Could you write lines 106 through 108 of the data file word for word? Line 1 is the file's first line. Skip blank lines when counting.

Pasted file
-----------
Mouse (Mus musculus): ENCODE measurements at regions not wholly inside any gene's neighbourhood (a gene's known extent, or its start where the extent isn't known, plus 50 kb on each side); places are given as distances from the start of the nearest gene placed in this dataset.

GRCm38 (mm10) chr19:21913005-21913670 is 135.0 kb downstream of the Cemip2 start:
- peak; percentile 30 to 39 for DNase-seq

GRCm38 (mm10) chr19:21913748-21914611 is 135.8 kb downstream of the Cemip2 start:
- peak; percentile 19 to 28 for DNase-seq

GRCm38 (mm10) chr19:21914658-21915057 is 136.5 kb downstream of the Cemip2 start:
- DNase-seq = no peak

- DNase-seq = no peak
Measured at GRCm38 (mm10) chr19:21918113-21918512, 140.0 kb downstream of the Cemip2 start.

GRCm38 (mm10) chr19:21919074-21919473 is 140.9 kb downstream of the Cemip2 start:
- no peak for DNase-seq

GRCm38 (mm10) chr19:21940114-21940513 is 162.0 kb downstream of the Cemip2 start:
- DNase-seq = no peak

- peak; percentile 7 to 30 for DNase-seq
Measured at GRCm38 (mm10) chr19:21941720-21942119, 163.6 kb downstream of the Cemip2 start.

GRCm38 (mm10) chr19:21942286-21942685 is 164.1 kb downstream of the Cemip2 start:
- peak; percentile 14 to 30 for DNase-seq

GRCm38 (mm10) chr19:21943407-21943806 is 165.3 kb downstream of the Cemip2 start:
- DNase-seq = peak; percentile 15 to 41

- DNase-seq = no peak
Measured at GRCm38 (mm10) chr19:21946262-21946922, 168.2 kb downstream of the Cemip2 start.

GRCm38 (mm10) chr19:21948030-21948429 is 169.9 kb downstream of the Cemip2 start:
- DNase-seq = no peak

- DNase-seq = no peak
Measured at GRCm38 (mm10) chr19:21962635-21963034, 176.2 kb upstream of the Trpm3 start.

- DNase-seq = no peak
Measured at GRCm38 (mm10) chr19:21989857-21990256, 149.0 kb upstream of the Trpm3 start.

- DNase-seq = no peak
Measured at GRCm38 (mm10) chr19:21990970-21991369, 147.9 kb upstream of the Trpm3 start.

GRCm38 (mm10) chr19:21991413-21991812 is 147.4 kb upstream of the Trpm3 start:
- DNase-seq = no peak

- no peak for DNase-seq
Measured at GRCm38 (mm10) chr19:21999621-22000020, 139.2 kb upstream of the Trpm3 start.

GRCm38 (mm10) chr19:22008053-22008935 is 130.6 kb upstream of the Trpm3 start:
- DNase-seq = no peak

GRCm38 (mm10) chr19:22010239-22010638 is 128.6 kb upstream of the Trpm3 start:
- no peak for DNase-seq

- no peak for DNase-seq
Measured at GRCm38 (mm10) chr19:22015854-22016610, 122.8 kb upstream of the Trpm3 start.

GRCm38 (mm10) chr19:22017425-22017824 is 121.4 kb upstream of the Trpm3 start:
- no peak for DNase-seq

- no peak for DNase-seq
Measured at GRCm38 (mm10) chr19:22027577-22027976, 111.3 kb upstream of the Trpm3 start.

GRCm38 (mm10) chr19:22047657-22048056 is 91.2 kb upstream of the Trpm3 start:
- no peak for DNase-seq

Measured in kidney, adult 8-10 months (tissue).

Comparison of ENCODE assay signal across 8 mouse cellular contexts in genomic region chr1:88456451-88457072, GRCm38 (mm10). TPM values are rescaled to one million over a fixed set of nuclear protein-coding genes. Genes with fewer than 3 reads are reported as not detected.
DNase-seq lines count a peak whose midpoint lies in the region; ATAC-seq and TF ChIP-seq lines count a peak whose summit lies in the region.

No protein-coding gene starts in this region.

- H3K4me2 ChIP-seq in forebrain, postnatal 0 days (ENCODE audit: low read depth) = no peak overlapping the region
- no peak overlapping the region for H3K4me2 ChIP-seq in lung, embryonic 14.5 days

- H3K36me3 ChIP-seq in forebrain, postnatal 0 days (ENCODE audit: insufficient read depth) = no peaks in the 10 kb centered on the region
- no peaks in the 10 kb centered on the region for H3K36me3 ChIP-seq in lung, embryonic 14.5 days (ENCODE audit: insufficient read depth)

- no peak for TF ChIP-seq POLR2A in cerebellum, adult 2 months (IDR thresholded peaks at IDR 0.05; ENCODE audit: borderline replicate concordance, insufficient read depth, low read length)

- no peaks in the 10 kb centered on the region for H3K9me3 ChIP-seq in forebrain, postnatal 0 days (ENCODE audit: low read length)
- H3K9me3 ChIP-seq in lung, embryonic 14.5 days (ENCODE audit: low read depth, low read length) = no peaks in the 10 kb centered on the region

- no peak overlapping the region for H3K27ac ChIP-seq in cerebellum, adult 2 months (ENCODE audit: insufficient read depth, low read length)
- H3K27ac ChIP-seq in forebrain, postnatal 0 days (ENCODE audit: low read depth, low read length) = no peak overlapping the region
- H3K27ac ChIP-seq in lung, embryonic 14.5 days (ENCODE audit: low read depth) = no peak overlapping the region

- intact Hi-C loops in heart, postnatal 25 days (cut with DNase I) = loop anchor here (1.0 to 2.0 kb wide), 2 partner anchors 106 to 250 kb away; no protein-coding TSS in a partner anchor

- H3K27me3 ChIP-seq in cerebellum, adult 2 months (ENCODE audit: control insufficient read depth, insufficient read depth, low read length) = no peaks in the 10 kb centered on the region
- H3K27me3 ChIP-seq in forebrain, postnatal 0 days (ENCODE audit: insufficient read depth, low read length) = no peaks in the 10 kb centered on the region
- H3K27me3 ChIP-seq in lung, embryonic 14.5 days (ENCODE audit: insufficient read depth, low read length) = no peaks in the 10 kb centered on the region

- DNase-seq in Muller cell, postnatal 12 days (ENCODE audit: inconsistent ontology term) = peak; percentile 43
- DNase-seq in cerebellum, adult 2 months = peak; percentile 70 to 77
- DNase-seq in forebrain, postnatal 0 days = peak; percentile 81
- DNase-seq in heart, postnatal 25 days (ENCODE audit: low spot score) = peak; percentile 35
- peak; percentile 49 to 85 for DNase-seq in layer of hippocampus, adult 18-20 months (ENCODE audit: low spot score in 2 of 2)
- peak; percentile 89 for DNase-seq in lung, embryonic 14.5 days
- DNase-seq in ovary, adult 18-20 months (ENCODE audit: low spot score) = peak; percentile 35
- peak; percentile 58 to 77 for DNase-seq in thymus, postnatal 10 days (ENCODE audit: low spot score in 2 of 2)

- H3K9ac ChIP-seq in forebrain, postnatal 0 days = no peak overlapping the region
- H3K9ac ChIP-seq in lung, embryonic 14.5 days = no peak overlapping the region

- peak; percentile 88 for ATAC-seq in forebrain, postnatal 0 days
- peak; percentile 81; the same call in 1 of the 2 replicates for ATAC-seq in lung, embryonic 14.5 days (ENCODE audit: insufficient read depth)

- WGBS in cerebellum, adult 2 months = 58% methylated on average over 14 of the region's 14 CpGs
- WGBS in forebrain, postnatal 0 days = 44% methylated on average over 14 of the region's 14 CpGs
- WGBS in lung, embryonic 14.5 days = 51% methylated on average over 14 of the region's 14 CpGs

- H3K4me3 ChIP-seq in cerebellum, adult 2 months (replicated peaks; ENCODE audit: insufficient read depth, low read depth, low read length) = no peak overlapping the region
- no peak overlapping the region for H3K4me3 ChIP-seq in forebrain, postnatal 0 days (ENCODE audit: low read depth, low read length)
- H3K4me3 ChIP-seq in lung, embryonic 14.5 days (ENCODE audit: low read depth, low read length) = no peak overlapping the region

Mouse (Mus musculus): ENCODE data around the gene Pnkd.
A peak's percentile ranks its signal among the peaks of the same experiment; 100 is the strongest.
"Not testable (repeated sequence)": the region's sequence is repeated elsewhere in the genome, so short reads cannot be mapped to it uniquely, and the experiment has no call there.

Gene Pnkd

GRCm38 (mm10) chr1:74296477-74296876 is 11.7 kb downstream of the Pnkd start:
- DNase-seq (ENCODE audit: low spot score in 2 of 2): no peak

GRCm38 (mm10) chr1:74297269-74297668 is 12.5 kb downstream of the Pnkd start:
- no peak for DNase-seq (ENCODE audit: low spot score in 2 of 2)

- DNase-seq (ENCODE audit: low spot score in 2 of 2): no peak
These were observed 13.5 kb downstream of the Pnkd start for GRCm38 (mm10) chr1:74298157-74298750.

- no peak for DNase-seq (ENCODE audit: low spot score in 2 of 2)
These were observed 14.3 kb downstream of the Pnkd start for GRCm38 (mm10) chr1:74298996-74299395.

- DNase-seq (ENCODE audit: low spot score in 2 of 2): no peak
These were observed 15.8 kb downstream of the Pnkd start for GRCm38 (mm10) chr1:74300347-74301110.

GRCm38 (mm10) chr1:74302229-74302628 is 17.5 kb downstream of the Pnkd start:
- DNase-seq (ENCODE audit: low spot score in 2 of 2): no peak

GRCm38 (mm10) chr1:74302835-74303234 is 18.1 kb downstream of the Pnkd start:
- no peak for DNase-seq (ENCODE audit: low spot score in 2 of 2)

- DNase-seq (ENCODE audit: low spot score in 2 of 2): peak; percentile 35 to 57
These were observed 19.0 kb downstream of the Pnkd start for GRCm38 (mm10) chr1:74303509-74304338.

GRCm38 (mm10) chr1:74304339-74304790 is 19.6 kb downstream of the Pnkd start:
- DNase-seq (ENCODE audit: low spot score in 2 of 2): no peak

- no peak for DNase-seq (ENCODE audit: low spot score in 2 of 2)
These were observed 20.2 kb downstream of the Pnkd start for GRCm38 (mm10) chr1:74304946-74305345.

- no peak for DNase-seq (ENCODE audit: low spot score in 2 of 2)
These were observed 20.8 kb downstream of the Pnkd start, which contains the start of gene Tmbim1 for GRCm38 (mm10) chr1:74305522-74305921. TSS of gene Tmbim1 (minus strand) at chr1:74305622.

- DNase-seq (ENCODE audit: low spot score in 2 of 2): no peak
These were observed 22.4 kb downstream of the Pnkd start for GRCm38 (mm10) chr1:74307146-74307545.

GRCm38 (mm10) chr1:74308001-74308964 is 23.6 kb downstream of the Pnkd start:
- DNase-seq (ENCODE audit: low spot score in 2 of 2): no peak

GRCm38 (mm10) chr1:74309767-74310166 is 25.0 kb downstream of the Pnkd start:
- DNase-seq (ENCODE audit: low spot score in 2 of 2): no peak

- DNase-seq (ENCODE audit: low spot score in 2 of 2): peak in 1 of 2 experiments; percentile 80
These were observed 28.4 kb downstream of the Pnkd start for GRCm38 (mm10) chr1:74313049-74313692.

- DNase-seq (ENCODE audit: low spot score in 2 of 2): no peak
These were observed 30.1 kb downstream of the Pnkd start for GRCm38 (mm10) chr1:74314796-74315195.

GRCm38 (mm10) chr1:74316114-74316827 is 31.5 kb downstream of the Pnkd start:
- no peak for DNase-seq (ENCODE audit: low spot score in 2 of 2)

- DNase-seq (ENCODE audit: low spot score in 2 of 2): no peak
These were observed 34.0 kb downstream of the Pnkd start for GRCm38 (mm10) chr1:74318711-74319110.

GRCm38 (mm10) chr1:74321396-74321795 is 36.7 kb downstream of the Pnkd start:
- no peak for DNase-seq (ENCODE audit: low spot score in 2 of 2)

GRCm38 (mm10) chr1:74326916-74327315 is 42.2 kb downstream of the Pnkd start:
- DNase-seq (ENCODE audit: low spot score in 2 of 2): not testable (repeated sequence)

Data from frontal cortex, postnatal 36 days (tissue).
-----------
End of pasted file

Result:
- no peak for DNase-seq (ENCODE audit: low spot score in 2 of 2)
These were observed 20.8 kb downstream of the Pnkd start, which contains the start of gene Tmbim1 for GRCm38 (mm10) chr1:74305522-74305921. TSS of gene Tmbim1 (minus strand) at chr1:74305622.

- DNase-seq (ENCODE audit: low spot score in 2 of 2): no peak